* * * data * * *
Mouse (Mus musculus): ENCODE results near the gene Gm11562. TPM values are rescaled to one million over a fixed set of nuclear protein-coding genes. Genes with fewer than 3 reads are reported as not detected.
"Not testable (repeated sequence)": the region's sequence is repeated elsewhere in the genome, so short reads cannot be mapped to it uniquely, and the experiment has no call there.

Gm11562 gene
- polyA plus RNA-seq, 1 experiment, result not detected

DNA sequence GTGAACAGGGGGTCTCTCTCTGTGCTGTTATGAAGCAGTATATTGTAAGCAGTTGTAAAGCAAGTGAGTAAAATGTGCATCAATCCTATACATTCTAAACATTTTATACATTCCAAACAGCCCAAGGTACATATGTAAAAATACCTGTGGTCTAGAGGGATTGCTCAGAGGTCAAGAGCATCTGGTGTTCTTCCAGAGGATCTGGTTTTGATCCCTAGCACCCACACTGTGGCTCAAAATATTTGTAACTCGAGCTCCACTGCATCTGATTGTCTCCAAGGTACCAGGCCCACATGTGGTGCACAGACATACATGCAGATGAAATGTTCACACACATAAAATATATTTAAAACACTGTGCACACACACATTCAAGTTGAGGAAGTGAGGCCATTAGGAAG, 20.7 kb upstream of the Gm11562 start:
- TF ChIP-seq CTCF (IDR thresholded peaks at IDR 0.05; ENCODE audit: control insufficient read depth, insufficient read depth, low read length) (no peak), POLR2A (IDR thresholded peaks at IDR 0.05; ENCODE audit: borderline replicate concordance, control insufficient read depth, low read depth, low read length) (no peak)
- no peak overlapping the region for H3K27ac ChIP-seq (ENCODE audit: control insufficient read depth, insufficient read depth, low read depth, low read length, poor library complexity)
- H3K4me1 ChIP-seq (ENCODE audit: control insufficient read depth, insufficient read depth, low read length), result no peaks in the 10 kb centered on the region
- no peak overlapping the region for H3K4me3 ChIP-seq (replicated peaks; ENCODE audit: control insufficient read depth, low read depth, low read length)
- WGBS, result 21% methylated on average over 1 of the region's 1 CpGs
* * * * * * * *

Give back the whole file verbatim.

Mouse (Mus musculus): ENCODE results near the gene Gm11562. TPM values are rescaled to one million over a fixed set of nuclear protein-coding genes. Genes with fewer than 3 reads are reported as not detected.
"Not testable (repeated sequence)": the region's sequence is repeated elsewhere in the genome, so short reads cannot be mapped to it uniquely, and the experiment has no call there.

Gm11562 gene
- polyA plus RNA-seq, 1 experiment, result not detected

DNA sequence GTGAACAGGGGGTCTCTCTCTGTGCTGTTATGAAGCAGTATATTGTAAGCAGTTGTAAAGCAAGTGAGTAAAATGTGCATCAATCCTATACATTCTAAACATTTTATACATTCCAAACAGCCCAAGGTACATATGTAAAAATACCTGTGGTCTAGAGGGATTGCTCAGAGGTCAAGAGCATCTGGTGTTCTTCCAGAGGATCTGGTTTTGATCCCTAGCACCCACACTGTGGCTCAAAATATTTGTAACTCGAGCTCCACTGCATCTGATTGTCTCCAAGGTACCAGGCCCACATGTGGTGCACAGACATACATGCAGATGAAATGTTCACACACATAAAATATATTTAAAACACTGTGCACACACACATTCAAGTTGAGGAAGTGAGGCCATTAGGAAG, 20.7 kb upstream of the Gm11562 start:
- TF ChIP-seq CTCF (IDR thresholded peaks at IDR 0.05; ENCODE audit: control insufficient read depth, insufficient read depth, low read length) (no peak), POLR2A (IDR thresholded peaks at IDR 0.05; ENCODE audit: borderline replicate concordance, control insufficient read depth, low read depth, low read length) (no peak)
- no peak overlapping the region for H3K27ac ChIP-seq (ENCODE audit: control insufficient read depth, insufficient read depth, low read depth, low read length, poor library complexity)
- H3K4me1 ChIP-seq (ENCODE audit: control insufficient read depth, insufficient read depth, low read length), result no peaks in the 10 kb centered on the region
- no peak overlapping the region for H3K4me3 ChIP-seq (replicated peaks; ENCODE audit: control insufficient read depth, low read depth, low read length)
- WGBS, result 21% methylated on average over 1 of the region's 1 CpGs